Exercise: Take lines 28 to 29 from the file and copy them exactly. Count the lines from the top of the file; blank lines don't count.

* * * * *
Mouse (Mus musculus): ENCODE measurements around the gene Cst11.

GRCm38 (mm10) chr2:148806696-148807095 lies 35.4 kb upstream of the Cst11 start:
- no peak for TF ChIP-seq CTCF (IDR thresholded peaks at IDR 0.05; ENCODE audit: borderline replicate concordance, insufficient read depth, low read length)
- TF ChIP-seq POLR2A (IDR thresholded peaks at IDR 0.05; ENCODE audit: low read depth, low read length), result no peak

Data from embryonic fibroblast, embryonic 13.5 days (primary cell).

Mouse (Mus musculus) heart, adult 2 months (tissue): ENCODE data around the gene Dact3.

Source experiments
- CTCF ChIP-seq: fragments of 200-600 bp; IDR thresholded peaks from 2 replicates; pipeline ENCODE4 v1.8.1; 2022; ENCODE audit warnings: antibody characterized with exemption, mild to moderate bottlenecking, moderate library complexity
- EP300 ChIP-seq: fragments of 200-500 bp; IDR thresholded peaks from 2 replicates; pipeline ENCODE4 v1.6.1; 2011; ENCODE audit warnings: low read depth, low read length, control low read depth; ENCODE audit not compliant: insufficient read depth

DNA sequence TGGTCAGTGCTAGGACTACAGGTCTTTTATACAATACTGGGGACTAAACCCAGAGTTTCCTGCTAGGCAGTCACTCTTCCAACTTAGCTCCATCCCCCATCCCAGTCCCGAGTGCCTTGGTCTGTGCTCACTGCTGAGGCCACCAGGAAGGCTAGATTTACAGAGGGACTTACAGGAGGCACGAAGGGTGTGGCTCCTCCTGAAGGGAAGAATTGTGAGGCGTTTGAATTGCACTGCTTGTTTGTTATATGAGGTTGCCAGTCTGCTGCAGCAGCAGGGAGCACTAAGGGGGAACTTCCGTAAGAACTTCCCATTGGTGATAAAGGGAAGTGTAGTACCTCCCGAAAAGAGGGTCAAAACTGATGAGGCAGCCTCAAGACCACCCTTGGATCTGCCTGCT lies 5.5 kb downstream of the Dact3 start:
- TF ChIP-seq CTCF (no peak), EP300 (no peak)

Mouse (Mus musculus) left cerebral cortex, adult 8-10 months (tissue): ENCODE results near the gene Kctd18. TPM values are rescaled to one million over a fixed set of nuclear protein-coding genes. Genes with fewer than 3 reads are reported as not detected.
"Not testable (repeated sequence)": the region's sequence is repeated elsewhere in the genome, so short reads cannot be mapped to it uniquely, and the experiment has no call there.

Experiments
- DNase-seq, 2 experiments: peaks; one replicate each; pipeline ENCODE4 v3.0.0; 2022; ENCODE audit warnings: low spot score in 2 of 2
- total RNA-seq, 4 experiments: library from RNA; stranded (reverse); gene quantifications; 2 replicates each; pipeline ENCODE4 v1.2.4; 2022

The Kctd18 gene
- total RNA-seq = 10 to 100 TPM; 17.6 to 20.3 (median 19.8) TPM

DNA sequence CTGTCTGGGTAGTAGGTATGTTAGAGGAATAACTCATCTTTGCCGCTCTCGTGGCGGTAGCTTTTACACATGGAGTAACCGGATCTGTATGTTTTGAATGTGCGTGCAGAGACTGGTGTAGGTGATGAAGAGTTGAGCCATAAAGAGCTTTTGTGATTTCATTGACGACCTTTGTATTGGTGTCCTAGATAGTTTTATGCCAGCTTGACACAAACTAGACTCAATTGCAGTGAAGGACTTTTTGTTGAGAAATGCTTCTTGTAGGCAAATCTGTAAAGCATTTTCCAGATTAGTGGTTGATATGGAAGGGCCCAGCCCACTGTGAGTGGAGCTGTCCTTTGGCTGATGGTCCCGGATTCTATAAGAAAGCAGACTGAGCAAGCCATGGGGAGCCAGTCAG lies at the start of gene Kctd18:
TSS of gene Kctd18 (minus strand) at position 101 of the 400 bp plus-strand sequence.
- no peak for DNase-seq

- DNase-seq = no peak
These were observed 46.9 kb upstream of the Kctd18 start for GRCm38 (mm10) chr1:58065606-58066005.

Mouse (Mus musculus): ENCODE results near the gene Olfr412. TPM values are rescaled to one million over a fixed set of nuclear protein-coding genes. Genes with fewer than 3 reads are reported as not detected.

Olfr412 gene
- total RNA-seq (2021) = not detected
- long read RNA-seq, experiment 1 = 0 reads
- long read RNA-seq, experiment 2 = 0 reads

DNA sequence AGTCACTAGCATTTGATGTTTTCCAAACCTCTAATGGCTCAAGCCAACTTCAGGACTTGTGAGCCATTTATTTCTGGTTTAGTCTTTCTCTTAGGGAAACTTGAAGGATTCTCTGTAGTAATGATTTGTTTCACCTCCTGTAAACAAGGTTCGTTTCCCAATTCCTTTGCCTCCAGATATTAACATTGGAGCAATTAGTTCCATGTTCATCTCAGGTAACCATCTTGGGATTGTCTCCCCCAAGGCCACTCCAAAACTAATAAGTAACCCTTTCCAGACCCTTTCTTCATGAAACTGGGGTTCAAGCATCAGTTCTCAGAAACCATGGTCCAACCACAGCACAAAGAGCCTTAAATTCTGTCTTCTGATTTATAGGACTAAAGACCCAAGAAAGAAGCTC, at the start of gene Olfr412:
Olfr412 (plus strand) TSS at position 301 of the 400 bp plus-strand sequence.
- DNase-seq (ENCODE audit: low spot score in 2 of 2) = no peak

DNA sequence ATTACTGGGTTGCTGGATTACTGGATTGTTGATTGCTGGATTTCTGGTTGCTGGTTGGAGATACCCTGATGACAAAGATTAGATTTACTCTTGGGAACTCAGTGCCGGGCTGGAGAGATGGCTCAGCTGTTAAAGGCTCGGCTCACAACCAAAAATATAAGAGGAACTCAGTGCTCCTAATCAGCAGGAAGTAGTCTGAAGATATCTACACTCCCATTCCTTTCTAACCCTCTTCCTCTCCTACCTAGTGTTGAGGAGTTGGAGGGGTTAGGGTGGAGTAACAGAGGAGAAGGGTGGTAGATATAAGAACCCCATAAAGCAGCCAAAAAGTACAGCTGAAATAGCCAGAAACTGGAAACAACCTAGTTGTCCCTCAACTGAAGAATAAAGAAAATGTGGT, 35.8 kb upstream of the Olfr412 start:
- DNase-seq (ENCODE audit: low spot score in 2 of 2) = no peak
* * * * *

- long read RNA-seq, experiment 2 = 0 reads

DNA sequence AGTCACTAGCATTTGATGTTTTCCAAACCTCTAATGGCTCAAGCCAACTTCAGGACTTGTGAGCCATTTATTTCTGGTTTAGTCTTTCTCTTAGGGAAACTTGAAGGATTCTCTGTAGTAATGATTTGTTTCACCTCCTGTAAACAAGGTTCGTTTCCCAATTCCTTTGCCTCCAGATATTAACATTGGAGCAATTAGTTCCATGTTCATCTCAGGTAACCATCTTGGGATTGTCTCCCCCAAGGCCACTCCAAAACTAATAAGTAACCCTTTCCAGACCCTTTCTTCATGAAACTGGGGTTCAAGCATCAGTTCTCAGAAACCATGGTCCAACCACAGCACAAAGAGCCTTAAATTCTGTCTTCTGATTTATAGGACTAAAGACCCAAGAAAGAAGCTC, at the start of gene Olfr412: